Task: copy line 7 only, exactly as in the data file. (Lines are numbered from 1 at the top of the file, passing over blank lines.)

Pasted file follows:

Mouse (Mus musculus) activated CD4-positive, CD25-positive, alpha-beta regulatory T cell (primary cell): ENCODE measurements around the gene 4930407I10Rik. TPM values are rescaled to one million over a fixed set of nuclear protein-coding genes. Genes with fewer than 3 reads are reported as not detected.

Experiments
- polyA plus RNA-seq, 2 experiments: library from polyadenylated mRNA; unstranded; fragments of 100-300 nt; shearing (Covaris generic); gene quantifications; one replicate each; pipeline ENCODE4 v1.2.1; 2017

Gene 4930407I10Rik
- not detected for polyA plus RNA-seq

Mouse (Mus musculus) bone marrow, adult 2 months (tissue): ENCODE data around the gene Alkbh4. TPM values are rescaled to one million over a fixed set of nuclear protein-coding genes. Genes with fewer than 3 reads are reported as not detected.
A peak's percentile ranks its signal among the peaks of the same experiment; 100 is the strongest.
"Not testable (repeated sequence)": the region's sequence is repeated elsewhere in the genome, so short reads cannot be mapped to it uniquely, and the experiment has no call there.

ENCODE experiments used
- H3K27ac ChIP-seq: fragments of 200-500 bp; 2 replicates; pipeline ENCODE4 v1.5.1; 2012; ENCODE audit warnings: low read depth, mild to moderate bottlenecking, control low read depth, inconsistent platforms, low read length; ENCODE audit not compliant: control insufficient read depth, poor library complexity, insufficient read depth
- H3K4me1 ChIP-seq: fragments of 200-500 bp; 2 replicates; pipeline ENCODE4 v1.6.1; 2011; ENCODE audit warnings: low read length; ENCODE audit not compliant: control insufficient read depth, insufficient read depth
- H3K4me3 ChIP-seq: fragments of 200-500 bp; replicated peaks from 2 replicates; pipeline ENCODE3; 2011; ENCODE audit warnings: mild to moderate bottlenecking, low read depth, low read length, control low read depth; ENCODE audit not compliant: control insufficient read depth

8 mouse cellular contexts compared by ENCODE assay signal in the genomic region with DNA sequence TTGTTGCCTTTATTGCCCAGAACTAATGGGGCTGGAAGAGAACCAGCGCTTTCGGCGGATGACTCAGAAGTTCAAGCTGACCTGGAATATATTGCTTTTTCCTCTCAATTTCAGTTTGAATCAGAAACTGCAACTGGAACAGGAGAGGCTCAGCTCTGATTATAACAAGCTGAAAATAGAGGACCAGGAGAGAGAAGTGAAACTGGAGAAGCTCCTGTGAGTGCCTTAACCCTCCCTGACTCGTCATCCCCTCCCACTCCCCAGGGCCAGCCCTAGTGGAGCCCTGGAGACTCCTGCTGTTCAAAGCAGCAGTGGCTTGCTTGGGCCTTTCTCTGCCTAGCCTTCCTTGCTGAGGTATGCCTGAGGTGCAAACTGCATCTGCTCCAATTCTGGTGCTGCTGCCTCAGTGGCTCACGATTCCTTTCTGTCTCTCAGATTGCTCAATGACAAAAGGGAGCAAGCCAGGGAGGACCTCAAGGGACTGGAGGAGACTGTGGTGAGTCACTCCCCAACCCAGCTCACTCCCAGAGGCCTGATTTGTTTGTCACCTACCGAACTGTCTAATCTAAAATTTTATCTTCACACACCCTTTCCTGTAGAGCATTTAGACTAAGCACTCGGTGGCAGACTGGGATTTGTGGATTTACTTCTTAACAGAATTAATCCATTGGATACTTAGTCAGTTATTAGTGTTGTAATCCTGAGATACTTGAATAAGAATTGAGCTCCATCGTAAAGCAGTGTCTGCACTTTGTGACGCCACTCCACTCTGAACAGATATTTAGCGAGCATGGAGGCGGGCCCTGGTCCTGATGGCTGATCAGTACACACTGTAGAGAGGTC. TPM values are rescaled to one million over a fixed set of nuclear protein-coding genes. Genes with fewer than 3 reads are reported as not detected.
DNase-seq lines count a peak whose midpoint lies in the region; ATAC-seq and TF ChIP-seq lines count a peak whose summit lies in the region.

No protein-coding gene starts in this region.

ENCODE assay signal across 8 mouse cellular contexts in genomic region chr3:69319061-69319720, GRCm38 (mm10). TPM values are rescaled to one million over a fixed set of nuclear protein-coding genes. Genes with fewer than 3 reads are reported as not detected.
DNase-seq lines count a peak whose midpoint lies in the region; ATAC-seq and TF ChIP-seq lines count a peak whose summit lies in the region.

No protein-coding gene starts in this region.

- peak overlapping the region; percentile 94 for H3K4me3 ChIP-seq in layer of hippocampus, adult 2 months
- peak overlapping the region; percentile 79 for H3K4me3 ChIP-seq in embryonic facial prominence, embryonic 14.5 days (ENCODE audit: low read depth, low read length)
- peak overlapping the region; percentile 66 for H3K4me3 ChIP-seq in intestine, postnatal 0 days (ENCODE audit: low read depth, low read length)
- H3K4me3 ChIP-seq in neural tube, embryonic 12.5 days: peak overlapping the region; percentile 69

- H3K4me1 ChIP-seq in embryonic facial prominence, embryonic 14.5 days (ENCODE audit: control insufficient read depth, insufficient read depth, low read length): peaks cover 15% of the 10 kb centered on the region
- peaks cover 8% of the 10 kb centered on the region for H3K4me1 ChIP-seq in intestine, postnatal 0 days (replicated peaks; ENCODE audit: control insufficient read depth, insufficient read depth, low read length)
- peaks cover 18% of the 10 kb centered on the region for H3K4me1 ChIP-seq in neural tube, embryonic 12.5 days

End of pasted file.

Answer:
A peak's percentile ranks its signal among the peaks of the same experiment; 100 is the strongest.